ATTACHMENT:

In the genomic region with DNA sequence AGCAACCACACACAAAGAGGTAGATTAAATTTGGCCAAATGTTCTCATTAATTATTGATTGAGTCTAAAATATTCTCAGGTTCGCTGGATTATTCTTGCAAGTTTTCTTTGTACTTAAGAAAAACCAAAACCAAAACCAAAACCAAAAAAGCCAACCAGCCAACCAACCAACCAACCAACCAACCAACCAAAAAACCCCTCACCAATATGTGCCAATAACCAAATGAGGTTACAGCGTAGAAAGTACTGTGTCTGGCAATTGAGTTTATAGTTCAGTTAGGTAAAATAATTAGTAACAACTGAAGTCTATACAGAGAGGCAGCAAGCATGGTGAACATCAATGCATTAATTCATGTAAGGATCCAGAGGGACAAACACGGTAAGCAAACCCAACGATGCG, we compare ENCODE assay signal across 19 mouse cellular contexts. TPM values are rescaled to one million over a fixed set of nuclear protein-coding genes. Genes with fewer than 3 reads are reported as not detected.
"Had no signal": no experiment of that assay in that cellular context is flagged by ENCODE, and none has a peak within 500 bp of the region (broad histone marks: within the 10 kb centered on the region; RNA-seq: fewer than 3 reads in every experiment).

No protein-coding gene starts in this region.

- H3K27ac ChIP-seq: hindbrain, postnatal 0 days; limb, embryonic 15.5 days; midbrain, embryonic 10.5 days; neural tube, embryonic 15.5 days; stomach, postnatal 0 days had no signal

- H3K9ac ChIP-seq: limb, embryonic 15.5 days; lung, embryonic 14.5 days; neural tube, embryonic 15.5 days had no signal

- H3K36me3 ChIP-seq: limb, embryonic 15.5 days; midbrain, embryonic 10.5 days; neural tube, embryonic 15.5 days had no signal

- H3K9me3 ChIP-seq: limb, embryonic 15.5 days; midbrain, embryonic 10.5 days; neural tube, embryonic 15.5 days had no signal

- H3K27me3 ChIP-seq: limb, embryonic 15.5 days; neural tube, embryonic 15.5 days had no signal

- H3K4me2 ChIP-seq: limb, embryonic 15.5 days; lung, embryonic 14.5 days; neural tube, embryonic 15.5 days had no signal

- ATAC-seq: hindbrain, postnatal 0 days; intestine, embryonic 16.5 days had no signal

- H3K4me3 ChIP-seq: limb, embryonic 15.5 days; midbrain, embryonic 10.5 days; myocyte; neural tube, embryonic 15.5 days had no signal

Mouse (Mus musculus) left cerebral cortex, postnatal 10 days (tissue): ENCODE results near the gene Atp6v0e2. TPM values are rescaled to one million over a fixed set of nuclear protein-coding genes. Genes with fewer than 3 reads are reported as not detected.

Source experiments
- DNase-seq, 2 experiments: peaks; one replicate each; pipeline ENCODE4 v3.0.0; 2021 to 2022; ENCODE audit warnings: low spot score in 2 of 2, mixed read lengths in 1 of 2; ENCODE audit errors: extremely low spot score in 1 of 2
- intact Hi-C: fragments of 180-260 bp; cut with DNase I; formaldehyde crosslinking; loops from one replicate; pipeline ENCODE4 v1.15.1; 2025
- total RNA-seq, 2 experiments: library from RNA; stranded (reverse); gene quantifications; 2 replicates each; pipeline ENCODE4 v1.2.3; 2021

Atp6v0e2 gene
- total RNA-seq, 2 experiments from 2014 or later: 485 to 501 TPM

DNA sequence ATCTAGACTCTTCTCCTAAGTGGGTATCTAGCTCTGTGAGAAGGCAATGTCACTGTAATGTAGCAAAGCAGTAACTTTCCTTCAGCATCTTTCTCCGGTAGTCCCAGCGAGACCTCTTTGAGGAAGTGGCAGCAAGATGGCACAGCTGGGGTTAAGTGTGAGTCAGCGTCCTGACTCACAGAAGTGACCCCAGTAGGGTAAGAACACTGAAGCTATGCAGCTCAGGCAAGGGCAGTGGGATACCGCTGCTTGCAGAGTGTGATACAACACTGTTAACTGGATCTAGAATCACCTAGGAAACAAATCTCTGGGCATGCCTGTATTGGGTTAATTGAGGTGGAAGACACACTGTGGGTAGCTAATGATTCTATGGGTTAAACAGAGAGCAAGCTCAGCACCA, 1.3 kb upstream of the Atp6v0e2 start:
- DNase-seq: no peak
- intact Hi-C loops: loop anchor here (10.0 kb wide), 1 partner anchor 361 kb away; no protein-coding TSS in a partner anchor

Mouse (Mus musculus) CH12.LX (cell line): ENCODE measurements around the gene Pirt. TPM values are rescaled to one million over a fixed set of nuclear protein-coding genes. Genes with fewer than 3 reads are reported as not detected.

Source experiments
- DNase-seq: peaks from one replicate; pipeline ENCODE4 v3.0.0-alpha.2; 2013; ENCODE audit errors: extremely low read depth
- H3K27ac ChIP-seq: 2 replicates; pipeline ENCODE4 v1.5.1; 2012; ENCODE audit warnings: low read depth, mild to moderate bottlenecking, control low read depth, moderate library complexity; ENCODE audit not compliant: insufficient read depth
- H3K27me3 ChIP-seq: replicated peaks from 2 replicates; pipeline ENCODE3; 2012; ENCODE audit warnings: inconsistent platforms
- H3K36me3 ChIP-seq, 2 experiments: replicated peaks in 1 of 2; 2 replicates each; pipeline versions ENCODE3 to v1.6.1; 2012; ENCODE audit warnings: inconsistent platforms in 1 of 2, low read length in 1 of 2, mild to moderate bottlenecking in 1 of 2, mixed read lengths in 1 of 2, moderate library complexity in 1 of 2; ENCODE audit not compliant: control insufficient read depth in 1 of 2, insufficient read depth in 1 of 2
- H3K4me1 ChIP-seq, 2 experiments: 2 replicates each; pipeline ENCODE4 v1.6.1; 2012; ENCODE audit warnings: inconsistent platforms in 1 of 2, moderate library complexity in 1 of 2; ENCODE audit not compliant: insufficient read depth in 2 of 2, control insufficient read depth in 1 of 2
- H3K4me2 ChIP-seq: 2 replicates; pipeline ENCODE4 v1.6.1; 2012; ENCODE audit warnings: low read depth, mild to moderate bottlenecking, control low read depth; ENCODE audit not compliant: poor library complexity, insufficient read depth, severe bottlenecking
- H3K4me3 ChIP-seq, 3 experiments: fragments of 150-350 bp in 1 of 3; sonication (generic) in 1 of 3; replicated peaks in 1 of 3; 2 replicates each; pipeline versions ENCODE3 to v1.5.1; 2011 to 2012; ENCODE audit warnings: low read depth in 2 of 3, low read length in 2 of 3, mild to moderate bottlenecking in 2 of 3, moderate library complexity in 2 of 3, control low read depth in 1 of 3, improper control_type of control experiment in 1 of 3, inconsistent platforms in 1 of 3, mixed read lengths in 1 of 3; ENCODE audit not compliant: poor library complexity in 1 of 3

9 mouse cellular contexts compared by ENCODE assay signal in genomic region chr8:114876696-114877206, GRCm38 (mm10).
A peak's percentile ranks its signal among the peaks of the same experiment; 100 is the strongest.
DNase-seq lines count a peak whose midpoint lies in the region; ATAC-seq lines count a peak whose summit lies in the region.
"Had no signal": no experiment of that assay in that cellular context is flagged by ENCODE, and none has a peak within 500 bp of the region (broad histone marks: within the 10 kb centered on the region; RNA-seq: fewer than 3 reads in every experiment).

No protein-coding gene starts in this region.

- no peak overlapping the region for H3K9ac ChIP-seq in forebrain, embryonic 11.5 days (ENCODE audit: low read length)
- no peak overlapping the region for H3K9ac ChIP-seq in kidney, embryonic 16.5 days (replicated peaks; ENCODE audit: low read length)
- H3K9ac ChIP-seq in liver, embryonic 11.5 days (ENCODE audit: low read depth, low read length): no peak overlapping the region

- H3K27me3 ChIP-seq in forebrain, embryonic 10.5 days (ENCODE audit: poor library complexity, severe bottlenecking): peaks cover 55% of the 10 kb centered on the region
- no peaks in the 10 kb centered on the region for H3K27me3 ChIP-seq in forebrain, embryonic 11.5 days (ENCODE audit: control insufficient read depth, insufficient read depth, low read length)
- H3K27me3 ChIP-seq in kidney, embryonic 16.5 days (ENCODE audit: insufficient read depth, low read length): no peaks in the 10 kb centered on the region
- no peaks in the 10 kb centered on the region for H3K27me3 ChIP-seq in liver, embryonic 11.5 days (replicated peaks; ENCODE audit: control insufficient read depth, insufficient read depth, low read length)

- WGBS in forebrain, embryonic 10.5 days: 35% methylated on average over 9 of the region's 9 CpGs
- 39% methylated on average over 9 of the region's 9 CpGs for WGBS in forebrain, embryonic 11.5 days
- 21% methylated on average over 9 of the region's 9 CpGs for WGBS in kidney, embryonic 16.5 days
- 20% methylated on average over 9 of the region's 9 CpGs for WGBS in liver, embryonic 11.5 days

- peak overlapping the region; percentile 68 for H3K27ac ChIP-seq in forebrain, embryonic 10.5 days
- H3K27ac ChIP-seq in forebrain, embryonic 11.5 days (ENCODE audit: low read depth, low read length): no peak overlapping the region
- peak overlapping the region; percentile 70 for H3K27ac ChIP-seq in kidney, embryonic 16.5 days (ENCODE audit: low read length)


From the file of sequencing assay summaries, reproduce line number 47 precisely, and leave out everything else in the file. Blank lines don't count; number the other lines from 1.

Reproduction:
- peak overlapping the region; percentile 68 for H3K27ac ChIP-seq in forebrain, embryonic 10.5 days